By Jeremy Ray Jewell
In Rock Bottom Rhapsody, Pokey LaFarge shows us where all America’s prophetic manias must lead: collapse.
In biblical terms, Pokey LaFarge’s new album journeys through the wilderness. Or, from an existential perspective, you may see it as a kind of Nietzschean “going under.” It is, as LaFarge characterizes it, a Rock Bottom Rhapsody. And this artist, who cut his teeth hitchhiking and busking fresh out of his Normal, Illinois, high school, has known his share of downers. This album, LaFarge says, follows what he identifies as some new personal lows. Yet the music is also the product of a traditionalist singer-songwriter who is embracing stylistic innovation, expanding beyond his early blues background and into other vernacular styles.
Perhaps beginning as early as 2013, with his self-titled album (produced by Jack White on his Third Man label), LaFarge has become comfortable enough to explore new territory. 2017’s Manic Revelations, with its opening heartland rock-infused ballad about the Ferguson Riots, marked a definitive departure for LaFarge’s music and lyrics. That new direction was driven by a need to take an intimate and frank look at his country and culture today. LaFarge was grasping for connections to the past as much as reviving them. Now, in Rock Bottom Rhapsody, our bard shows us where all America’s prophetic manias must lead: collapse. The album was written and recorded during a relocation from St. Louis to Los Angeles, inspired by a romantic opportunity that culminated in a descent into vice and disarray.
America no longer seems to be his reliable artistic subject. What we capture of the country here are visceral scenes rather than faithful visions, more bawdy attitude than blue-collar anxiety. As LaFarge sings: “I’m that wholesome mid-western boy / that you want to bring home to your mama. / Even though I bring you joy / Baby I’m not a toy / You wanna play with at night.” Night has fallen; the arrival of Thanatos on the heels of Eros. Mixed in are elements of soul, country, Roy Orbison, and even French chanson. The album was written before the musician’s self-described “fall from grace,” but it was recorded afterwards: “The man singing these songs isn’t exactly the same man who wrote them,” LaFarge insists. (That is a departure from the LaFarge of 2014, who announced at a TED Talk that “my life onstage, offstage, my music, and my beliefs are one and the same.”) Many of the songs on the new album are languid, melancholic, but never completely enervated… and, in the course of this rhapsody, we recover hope and purpose. Also, something special happens: we see the artist’s personal vulnerability like never before.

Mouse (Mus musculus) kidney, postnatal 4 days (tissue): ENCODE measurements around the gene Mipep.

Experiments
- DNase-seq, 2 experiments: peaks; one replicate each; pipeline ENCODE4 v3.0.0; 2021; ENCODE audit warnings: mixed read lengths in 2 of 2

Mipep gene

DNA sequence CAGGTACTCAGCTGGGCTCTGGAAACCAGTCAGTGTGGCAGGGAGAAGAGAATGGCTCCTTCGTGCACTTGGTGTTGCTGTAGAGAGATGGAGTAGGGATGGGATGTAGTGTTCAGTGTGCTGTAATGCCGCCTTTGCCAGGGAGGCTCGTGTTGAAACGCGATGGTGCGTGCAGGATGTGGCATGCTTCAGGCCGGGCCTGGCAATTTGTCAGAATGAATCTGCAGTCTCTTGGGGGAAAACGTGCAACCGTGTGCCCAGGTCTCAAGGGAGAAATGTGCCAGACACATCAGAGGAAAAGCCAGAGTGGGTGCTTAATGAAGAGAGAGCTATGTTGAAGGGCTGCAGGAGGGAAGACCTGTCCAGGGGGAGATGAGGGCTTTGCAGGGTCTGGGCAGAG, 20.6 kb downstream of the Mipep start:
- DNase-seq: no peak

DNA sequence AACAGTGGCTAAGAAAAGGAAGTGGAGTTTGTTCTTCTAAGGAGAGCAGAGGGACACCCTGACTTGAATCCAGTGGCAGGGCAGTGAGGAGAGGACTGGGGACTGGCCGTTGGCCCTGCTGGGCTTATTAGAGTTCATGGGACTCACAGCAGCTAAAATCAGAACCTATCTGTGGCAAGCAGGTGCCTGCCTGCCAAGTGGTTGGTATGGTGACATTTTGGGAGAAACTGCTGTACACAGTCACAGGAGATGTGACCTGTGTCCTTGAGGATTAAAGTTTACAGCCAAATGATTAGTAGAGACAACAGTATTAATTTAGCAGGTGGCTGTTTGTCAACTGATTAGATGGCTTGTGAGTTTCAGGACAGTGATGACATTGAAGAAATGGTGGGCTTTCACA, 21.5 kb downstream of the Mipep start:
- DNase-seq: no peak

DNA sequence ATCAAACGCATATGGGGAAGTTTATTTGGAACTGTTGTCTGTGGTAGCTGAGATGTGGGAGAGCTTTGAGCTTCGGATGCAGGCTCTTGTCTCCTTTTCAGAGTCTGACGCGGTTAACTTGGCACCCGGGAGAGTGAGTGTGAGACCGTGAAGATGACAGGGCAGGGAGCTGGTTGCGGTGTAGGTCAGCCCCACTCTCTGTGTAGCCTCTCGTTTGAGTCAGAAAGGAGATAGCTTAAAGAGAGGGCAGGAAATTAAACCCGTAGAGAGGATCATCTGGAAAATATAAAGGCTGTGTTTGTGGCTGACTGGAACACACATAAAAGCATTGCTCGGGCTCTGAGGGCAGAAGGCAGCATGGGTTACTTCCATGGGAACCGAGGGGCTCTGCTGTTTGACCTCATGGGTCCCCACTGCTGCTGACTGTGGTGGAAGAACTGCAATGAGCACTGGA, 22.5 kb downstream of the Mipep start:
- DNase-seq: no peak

In the upbeat opener “End of My Rope” the artist reassesses his life and options: “Growing up was easy, for some, but not me / And getting older is the same old story / They say I’ve come too far / Too late to turn back now / So I guess there’s nowhere else to go.” He then doubles down on his artistic commitment, initiating the rhapsodic narrative to come: “Let the spotlight shine the skin off my bones … making light of my misery.” Following this comes the album’s most popular single, the shockingly titled “Fuck Me Up.” LaFarge stands at Hell’s Gate, warning us to abandon all hope should we proceed. In fact, weak-hearted fans may prefer to turn back, disgusted by LaFarge’s newfound commercialism and lack of class. “I’m that wholesome Midwestern boy,” mocks LaFarge, “that you wanna bring home to your mother.” To see this as a betrayal of his legacy — given such celebratory Midwestern anthems as “Central Time” and “Knockin’ the Dust Off the Rust Belt Tonight” — is to miss a crucial part of what the musician is celebrating. John Waters once affectionately described the aesthetic of his native Baltimore as “white trash chic”… that aesthetic of the deindustrialized heartland is not only full of the virtues of yesteryear, but also of the vices of our day. “Where do I go from here? / The path, it just ain’t clear / So I wanna just leave it all behind.” When LaFarge looks for something to “fuck him up,” he is, sadly, all too aware that his despair is the result of a hopelessness generated by a home suffering from an opioid epidemic.